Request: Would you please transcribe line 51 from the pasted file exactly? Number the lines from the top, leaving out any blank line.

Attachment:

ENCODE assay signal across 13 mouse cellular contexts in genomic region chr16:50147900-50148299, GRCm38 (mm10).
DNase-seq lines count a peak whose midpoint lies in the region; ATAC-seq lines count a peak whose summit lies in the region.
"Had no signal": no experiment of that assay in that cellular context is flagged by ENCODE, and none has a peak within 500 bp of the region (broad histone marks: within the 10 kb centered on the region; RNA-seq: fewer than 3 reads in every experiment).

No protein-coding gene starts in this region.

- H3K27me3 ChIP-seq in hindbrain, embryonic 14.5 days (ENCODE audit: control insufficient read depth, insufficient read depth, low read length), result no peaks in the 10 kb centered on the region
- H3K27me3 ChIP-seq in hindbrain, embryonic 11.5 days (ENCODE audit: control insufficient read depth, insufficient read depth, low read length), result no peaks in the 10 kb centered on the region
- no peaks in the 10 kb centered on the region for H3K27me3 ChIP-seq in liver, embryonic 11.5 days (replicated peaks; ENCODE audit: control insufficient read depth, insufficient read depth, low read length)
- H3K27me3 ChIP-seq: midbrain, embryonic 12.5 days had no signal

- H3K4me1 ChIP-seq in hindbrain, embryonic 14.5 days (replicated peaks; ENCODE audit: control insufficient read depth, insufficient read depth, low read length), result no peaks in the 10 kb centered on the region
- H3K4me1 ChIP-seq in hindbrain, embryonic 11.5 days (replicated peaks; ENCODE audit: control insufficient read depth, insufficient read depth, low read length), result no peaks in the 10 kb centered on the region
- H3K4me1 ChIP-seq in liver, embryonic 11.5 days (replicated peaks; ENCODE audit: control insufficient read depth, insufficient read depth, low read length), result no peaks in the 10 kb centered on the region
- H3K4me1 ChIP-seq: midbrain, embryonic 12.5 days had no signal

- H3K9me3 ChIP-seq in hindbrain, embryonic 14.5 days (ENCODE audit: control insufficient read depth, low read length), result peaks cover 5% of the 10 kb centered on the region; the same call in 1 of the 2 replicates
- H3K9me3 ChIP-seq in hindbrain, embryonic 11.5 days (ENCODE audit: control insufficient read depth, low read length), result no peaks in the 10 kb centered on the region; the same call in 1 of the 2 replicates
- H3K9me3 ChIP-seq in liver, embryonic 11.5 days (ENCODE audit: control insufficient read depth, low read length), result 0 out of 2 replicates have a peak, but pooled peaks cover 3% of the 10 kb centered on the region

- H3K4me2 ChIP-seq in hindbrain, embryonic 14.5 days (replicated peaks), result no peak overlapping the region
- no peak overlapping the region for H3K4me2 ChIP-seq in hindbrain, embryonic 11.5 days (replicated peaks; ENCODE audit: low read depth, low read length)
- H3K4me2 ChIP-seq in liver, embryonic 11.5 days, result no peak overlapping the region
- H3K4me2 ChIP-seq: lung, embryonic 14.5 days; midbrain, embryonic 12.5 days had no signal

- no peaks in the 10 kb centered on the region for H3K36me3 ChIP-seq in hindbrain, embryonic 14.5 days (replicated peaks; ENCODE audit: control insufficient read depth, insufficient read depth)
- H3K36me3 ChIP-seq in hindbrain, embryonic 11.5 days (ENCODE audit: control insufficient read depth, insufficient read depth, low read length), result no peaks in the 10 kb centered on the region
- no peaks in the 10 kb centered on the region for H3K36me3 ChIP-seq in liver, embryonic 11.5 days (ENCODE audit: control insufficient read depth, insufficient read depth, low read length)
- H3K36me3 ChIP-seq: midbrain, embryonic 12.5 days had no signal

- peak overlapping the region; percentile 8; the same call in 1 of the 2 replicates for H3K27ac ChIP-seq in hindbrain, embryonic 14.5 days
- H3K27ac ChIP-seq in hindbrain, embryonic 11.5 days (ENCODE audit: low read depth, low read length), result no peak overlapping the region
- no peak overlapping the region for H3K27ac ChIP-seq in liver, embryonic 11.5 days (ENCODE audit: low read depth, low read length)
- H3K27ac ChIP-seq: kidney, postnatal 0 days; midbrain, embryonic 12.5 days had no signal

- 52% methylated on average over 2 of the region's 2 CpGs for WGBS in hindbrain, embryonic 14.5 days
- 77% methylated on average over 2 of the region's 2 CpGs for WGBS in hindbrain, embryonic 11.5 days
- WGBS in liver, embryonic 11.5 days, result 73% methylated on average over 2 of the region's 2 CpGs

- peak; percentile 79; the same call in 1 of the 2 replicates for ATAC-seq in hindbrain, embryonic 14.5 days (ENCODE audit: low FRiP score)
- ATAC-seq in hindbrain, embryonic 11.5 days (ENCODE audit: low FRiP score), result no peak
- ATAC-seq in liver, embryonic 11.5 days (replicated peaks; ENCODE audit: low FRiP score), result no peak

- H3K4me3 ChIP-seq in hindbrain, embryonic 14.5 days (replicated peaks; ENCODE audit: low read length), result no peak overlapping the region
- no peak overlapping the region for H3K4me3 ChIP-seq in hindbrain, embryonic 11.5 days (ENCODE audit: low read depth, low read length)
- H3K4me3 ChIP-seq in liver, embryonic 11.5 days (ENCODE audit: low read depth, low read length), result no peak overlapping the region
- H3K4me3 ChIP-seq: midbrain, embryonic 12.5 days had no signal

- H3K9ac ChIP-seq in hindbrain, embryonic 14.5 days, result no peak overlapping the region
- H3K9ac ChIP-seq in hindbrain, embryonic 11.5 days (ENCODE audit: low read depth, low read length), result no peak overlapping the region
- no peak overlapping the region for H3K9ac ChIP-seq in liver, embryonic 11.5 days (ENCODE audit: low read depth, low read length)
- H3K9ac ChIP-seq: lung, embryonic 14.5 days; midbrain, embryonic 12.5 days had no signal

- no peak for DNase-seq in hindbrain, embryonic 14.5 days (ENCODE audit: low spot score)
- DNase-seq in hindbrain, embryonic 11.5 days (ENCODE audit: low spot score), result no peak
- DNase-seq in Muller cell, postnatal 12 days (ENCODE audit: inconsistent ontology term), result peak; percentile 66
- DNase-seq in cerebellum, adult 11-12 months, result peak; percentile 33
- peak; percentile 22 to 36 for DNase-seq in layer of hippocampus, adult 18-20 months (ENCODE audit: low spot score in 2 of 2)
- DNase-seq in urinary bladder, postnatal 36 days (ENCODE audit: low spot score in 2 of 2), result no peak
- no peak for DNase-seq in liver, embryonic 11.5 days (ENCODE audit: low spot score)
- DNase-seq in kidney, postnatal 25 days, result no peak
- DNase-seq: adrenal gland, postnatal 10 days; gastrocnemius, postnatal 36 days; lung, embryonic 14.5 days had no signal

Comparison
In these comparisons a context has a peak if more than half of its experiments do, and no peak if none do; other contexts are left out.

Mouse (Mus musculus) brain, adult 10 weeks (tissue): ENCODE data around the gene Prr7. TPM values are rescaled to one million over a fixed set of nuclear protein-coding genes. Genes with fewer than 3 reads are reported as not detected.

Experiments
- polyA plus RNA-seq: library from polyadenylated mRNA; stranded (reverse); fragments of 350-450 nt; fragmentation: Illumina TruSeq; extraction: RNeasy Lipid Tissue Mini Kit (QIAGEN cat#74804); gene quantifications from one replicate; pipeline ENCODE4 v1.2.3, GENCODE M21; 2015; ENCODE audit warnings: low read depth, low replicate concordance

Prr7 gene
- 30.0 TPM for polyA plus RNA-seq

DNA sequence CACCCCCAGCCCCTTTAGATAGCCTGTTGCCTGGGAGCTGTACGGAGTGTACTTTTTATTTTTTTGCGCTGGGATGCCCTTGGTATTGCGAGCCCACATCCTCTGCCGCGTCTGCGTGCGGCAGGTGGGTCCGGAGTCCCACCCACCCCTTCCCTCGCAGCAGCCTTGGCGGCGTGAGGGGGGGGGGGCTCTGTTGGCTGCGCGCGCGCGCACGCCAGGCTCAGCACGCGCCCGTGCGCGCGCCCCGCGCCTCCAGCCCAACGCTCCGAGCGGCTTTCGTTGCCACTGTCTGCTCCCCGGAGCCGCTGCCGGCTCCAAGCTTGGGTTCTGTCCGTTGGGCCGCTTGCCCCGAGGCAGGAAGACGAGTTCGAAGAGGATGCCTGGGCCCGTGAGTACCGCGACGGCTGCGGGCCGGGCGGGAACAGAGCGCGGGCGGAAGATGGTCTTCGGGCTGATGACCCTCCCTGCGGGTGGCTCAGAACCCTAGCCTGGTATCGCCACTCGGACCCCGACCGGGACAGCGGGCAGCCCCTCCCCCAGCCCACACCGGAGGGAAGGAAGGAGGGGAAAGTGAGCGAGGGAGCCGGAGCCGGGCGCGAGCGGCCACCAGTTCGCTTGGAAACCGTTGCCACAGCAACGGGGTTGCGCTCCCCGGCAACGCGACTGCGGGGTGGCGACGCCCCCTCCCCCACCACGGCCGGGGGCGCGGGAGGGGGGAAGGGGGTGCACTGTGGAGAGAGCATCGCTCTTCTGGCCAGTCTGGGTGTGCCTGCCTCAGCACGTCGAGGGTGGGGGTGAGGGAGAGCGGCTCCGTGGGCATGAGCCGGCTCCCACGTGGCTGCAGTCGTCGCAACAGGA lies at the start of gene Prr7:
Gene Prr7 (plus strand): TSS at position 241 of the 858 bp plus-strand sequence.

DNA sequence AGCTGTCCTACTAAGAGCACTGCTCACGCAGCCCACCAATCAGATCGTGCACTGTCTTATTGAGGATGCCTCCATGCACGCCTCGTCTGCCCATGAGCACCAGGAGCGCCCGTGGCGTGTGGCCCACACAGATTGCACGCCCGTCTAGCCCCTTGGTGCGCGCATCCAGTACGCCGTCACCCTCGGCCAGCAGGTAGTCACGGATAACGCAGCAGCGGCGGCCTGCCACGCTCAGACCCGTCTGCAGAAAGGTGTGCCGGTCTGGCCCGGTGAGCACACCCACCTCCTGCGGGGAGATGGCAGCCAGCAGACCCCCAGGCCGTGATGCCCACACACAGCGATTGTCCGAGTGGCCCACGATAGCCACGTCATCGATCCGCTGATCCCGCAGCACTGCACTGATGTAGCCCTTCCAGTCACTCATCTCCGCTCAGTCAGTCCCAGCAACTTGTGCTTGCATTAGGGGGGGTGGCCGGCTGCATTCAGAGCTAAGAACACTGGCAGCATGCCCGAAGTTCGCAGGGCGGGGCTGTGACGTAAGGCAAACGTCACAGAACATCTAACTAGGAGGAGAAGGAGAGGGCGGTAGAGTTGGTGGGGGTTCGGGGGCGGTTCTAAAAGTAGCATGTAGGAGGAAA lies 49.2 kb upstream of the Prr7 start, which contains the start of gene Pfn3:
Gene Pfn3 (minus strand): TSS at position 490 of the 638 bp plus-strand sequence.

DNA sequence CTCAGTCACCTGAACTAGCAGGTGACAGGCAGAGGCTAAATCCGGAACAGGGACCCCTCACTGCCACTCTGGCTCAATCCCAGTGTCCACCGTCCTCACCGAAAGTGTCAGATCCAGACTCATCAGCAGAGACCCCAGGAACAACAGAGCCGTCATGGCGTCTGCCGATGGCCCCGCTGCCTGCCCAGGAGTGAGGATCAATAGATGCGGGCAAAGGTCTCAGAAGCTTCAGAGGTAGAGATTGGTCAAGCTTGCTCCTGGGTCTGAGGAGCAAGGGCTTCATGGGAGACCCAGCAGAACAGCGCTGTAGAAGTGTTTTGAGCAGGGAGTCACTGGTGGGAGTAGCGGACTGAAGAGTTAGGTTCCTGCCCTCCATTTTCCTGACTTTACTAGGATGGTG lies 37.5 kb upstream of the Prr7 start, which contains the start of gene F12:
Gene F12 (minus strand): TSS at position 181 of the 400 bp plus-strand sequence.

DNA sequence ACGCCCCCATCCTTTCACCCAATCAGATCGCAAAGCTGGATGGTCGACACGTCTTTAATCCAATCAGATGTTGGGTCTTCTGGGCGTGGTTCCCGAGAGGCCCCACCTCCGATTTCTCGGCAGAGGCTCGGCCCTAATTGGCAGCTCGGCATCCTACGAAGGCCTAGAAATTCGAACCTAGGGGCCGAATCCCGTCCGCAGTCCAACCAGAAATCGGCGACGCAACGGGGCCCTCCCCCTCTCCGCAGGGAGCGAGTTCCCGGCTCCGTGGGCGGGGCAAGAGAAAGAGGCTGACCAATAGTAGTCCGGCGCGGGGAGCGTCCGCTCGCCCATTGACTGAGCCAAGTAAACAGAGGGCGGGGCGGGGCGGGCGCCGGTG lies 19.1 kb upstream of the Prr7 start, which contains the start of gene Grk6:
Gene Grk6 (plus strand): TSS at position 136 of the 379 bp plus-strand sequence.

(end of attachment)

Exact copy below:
Comparison